South Africa sets sights on $250bn in green hydrogen investment

15 November 2022 - 11:32
By Antony Sguazzin
Green hydrogen, which is made by splitting water using renewable energy, is one of three key ways South Africa is pursuing to shift its economy away from a reliance on coal, which currently accounts for more than 80% of its electricity.
Image: Bloomberg Green hydrogen, which is made by splitting water using renewable energy, is one of three key ways South Africa is pursuing to shift its economy away from a reliance on coal, which currently accounts for more than 80% of its electricity.

South Africa set its sights on attracting as much as $250bn (R4.3-trillion) into its nascent green hydrogen industry by 2050 to take advantage of abundant solar and wind energy sources.

The industry could create 1.4-million jobs and generate as much as $30bn (R516bn) in annual revenue by that year, according to Masopha Moshoeshoe, a green economy specialist in the South African Presidency’s investment and infrastructure office.

Green hydrogen, which is made by splitting water using renewable energy, is one of three key ways South Africa is pursuing to shift its economy away from a reliance on coal, which currently accounts for more than 80% of its electricity. The others are developing an electric-vehicle industry and shifting power production to wind and solar power. 

The plan, included in a presentation by Moshoeshoe at the COP27 international climate conference in Egypt on Monday, would involve South Africa exporting as much as eight million tonnes of the clean-burning fuel and its derivatives by 2050 and satisfying local demand of between two and five million tonnes, he said.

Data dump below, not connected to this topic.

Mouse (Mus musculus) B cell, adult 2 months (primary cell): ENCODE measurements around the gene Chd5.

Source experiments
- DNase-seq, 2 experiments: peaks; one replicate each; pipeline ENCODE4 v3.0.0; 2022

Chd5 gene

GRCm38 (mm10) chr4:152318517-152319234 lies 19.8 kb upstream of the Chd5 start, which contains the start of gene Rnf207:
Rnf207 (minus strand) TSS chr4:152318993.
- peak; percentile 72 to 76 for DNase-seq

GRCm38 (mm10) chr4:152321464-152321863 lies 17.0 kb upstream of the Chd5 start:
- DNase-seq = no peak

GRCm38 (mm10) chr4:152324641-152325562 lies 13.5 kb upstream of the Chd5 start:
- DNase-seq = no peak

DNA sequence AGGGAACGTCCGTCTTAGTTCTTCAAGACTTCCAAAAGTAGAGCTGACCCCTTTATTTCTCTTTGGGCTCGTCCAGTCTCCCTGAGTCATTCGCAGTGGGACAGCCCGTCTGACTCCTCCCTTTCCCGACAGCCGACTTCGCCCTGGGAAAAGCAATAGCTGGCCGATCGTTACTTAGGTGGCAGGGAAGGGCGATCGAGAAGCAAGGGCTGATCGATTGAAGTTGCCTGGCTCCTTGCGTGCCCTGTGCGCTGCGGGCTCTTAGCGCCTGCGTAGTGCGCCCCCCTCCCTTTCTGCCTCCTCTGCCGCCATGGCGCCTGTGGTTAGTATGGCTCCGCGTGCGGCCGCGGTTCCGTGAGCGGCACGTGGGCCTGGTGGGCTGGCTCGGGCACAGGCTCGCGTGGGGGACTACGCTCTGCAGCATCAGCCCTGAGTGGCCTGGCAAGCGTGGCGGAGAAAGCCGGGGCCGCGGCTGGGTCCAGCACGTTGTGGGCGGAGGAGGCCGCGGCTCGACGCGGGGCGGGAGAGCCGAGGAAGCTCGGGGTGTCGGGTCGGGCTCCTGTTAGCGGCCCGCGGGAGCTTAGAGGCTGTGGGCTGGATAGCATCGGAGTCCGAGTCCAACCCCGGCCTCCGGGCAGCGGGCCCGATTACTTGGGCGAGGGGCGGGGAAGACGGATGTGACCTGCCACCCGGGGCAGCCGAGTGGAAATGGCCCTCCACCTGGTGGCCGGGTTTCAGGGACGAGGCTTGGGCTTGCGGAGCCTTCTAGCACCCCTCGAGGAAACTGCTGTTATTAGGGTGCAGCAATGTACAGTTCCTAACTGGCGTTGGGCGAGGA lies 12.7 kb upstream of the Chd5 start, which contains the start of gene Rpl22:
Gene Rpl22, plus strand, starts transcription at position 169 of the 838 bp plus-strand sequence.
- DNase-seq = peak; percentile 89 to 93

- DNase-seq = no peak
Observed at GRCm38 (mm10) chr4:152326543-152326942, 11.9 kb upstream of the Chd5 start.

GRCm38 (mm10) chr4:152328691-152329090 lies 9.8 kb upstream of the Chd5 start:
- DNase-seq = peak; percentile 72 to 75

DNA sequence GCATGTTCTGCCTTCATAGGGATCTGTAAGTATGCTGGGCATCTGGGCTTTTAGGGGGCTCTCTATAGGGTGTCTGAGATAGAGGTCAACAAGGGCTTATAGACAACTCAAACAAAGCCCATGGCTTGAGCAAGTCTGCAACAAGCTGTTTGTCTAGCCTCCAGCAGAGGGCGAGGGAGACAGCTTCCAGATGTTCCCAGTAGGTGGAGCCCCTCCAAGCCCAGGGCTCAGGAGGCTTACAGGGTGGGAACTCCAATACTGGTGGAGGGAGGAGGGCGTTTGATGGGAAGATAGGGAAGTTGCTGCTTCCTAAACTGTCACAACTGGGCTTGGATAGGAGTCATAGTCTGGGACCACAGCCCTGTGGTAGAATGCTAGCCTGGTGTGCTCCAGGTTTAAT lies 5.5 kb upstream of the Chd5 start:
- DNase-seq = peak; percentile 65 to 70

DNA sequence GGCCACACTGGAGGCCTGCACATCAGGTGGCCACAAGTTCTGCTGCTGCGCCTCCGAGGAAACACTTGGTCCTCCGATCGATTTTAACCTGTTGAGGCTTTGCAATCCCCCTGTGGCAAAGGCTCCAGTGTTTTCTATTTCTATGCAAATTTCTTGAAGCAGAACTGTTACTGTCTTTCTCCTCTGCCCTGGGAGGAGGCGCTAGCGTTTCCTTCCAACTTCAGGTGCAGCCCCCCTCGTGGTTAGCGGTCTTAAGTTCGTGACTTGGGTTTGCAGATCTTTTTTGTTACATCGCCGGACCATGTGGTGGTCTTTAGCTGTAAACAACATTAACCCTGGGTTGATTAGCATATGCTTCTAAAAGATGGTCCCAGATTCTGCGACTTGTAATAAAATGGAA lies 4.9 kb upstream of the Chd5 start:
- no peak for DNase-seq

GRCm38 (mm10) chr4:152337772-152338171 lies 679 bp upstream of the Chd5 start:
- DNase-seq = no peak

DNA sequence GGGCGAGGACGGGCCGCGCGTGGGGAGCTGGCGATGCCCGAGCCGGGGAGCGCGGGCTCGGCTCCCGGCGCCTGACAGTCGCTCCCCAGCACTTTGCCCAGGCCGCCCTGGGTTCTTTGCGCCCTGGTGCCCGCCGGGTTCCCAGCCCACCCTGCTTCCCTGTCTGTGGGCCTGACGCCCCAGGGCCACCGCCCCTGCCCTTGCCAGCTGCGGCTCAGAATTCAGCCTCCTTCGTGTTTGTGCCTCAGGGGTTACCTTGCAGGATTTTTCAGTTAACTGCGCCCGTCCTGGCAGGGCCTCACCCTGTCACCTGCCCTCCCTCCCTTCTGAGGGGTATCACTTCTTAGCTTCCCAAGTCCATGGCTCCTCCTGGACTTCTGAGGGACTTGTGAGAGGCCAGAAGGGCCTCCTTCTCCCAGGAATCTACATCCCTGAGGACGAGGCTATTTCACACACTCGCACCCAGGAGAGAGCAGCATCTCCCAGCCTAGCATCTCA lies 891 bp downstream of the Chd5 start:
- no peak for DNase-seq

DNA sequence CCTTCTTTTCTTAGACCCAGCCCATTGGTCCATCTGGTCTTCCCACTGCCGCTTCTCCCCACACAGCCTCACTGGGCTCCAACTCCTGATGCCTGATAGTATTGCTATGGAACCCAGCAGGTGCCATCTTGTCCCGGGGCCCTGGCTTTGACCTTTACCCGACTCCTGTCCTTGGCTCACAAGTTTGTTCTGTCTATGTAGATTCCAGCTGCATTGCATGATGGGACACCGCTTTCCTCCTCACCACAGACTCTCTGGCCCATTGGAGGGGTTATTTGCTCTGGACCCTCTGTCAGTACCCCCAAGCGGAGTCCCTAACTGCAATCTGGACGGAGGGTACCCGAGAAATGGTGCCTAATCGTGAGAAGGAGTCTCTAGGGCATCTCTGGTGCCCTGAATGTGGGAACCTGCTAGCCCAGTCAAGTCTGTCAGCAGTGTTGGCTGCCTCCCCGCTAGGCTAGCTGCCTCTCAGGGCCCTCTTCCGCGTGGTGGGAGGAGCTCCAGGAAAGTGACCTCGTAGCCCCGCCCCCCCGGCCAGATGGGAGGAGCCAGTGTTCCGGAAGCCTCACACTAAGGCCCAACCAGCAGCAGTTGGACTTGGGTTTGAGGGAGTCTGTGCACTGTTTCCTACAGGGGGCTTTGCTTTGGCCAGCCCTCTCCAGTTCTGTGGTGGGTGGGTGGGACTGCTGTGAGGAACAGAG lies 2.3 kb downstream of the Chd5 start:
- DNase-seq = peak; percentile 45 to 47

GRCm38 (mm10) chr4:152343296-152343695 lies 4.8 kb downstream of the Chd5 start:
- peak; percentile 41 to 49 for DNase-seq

While other African countries such as Morocco and Namibia have already positioned themselves as potential hydrogen producers, Russia’s invasion of Ukraine has increased interest in supply and created more opportunities for co-operation, he said.

The war has driven up natural gas prices and threatened security of supply. Investment funds, governments and utilities are pledging to spend billions of dollars on markets for the clean fuel.

The potential is for the country to supply between 4% and 8% of the global market for ammonia, which is produced using hydrogen, with a focus on supplying South Korea and Japan, he said. 

Daunting Task

Even so, the numbers needed to make the strategy a success are daunting.

Between 140,000MW and 300,000MW of renewable-power generation capacity would be needed to supply the industry, compared with the country’s current total power facility capacity of a little over 40,000MW , the presentation showed. 

By 2030 alone, between 6,000 and 10,000MW of dedicated renewable energy plants would need to be built to power 3,000 to 5,000MW of electrolyser capacity, according to figures shown in the presentation. Electrolysers use electricity to make the hydrogen from water. 

A number of bilateral negotiations are taking place between South Africa and potential markets, Moshoeshoe said. 

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